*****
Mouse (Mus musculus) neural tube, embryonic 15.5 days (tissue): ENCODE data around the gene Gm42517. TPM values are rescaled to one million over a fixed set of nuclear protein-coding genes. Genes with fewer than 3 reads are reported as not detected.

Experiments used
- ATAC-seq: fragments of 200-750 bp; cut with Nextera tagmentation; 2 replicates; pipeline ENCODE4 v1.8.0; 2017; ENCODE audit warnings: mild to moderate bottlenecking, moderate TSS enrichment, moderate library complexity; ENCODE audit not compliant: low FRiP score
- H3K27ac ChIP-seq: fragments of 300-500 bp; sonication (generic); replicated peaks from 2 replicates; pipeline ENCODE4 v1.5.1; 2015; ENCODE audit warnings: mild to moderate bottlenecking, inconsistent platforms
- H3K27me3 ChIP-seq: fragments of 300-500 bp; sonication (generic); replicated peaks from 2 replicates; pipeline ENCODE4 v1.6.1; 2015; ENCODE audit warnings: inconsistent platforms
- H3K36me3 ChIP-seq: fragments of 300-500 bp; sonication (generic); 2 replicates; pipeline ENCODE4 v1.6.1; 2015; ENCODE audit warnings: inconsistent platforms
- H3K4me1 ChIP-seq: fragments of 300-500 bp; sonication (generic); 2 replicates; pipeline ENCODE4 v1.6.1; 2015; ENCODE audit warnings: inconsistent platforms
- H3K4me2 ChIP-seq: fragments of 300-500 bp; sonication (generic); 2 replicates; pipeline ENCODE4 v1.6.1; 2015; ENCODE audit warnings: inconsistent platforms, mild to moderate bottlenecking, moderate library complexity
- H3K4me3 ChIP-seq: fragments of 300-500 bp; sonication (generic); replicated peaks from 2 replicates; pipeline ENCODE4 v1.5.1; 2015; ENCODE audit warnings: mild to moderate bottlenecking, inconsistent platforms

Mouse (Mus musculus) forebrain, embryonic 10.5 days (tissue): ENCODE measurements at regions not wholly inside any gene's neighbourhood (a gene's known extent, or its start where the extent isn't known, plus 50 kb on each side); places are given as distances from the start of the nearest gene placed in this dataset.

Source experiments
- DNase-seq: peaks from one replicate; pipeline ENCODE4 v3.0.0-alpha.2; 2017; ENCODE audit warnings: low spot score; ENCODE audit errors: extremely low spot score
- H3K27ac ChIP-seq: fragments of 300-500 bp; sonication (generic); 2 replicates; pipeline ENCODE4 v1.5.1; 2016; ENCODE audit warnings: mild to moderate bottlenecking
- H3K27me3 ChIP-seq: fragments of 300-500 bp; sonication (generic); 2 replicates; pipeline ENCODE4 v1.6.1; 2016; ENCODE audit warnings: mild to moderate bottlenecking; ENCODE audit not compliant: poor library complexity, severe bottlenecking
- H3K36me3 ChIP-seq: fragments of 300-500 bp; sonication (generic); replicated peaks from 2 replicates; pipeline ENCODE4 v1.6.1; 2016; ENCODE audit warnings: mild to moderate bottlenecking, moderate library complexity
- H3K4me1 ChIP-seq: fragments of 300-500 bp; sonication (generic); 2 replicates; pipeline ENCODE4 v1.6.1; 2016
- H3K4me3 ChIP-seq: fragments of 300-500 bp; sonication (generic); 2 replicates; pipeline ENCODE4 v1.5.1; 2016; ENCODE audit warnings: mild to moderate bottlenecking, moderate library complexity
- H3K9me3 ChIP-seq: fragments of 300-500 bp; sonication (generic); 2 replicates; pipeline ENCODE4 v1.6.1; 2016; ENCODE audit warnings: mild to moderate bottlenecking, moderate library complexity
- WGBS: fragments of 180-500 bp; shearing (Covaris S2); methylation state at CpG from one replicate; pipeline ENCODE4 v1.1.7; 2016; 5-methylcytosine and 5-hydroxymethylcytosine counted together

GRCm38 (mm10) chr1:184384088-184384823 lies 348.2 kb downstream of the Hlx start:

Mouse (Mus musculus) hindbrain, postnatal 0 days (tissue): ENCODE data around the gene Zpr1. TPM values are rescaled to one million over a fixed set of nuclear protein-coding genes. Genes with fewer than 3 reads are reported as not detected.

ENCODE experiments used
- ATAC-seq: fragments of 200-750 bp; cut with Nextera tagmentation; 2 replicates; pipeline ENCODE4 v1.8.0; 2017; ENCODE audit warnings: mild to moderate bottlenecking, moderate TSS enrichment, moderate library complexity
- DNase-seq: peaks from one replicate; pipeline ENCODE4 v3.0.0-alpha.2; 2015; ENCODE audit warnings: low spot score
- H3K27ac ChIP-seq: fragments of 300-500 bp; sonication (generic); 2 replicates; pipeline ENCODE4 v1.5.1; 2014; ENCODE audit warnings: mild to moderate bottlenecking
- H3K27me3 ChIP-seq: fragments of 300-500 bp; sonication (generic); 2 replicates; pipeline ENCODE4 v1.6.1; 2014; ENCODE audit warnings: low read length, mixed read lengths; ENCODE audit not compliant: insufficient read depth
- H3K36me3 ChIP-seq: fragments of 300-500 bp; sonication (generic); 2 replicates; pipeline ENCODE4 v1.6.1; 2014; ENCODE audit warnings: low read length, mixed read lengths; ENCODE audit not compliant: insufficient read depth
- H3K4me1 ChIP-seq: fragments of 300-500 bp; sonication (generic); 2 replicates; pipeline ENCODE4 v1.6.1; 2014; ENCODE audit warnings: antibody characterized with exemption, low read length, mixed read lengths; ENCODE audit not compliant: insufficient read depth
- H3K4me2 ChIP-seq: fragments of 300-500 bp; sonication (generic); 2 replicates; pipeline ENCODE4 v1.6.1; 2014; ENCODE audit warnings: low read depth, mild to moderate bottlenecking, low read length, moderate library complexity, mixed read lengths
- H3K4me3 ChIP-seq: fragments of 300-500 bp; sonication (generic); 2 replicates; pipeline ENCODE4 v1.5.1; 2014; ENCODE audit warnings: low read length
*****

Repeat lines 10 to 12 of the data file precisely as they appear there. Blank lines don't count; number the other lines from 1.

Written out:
Mouse (Mus musculus) forebrain, embryonic 10.5 days (tissue): ENCODE measurements at regions not wholly inside any gene's neighbourhood (a gene's known extent, or its start where the extent isn't known, plus 50 kb on each side); places are given as distances from the start of the nearest gene placed in this dataset.

Source experiments
- DNase-seq: peaks from one replicate; pipeline ENCODE4 v3.0.0-alpha.2; 2017; ENCODE audit warnings: low spot score; ENCODE audit errors: extremely low spot score